Remembrance of Jews’ Past

Yosef Yerushalmi’s ‘Zakhor’ Remains as Relevant as Ever

Speak, Memory: One of our most prolific and profound writers on Jewish history, Yosef Yerushalmi died in 2009.
Courtesy The Jewish Museum
Speak, Memory: One of our most prolific and profound writers on Jewish history, Yosef Yerushalmi died in 2009.

By Robert Zaretsky

Published September 14, 2012, issue of September 14, 2012.
  • Print
  • Share Share
  • Single Page

(page 2 of 2)

This turn of events appalled most professional historians, who found themselves isolated and largely ignored. But it may well be that our profession was wrong to ignore the great emotional and psychological stakes involved. There is a vast difference between a monograph and a museum exhibit, after all. We, too, must learn from history. First, we must acknowledge not just the reality, but also the legitimacy of collective memory. The emotional bonds of memory cannot be broken by rational and balanced inquiry.

Nor should they be. The “mystic chords of memory,” as Abraham Lincoln recognized, have a deep and genuine claim to our hearts. They shape our sense of who we are and where we need to go as a people. The task of historians is to assist in what Lincoln, in that same inaugural address, declared to be the duty of all Americans: “to think calmly and well” about the subjects that have so deeply polarized our nation.

It often appears that the one place we can “think well” is in the quiet halls of the academy. But these halls are quiet because few laymen ever visit them, and even fewer care what takes place in them. As a result, historians must broaden the conversation beyond our classrooms to extend to our communities. If we fail, we will concede the past to those content to invoke memory alone. And then, we will better understand Yerushalmi’s warning that our choice “is not whether or not to have a past, but rather — what kind of past shall one have.”

Robert Zaretsky is a professor of history at The Honors College at the University of Houston and is the author of “Albert Camus: Elements of a Life” (Cornell University Press, 2010).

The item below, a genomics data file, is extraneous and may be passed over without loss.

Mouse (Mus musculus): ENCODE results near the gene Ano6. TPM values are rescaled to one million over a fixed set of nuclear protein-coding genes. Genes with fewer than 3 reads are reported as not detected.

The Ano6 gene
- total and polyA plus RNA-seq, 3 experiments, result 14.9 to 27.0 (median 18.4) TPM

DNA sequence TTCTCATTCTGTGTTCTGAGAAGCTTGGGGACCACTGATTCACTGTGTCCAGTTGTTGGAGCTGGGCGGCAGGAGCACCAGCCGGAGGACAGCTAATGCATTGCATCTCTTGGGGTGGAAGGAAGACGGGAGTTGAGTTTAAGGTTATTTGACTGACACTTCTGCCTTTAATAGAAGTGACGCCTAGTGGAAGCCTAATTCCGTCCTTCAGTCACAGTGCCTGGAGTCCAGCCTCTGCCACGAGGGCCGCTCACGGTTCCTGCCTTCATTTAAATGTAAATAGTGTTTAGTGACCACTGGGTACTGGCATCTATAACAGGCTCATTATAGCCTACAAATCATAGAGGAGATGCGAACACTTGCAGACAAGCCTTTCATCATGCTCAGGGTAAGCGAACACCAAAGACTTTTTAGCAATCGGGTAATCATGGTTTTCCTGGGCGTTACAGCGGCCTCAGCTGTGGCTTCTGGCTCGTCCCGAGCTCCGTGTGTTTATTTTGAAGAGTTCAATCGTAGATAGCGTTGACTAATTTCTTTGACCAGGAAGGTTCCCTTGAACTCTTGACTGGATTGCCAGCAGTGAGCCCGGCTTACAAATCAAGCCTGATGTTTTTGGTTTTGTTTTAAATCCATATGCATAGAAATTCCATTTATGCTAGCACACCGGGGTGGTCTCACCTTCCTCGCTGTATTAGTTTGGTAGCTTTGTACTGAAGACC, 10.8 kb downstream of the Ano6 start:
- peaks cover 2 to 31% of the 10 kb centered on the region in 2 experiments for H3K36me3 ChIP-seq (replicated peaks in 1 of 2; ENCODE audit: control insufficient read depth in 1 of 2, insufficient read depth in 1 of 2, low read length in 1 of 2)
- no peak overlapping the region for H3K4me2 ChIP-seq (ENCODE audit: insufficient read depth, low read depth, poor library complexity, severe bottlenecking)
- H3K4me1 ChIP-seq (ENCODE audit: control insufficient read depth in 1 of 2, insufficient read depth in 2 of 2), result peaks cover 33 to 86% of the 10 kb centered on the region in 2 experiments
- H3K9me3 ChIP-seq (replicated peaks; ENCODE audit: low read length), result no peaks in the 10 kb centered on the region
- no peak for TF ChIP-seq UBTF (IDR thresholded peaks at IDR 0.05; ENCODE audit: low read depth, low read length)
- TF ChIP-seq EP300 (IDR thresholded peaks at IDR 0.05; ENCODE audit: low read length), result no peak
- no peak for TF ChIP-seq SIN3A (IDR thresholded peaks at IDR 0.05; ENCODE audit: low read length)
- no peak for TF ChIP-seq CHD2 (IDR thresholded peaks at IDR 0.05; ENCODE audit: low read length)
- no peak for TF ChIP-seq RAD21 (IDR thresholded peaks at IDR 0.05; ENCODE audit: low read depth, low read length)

The Jewish Daily Forward welcomes reader comments in order to promote thoughtful discussion on issues of importance to the Jewish community. In the interest of maintaining a civil forum, The Jewish Daily Forwardrequires that all commenters be appropriately respectful toward our writers, other commenters and the subjects of the articles. Vigorous debate and reasoned critique are welcome; name-calling and personal invective are not. While we generally do not seek to edit or actively moderate comments, our spam filter prevents most links and certain key words from being posted and The Jewish Daily Forward reserves the right to remove comments for any reason.





Find us on Facebook!
  • What do you think of Wonder Woman's new look?
  • "She said that Ruven Barkan, a Conservative rabbi, came into her classroom, closed the door and turned out the lights. He asked the class of fourth graders to lie on the floor and relax their bodies. Then, he asked them to pray for abused children." Read Paul Berger's compelling story about a #Savannah community in turmoil:
  • “Everything around me turns orange, then a second of silence, then a bomb goes off!" First installment of Walid Abuzaid’s account of the war in #Gaza:
  • Is boredom un-Jewish?
  • Let's face it: there's really only one Katz's Delicatessen.
  • "Dear Diaspora Jews, I’m sorry to break it to you, but you can’t have it both ways. You can’t insist that every Jew is intrinsically part of the Israeli state and that Jews are also intrinsically separate from, and therefore not responsible for, the actions of the Israeli state." Do you agree?
  • Are Michelangelo's paintings anti-Semitic? Meet the Jews of the Sistine Chapel: http://jd.fo/i4UDl
  • What does the Israel-Hamas war look like through Haredi eyes?
  • Was Israel really shocked to find there are networks of tunnels under Gaza?
  • “Going to Berlin, I had a sense of something waiting there for me. I was searching for something and felt I could unlock it by walking the streets where my grandfather walked and where my father grew up.”
  • How can 3 contradictory theories of Yiddish co-exist? Share this with Yiddish lovers!
  • "We must answer truthfully: Has a drop of all this bloodshed really helped bring us to a better place?”
  • "There are two roads. We have repeatedly taken the one more traveled, and that has made all the difference." Dahlia Scheindlin looks at the roots of Israel's conflict with Gaza.
  • Shalom, Cooperstown! Cooperstown Jewish mayor Jeff Katz and Jeff Idelson, director of the National Baseball Hall of Fame, work together to oversee induction weekend.
  • A boost for morale, if not morals.
  • from-cache

Would you like to receive updates about new stories?




















We will not share your e-mail address or other personal information.

Already subscribed? Manage your subscription.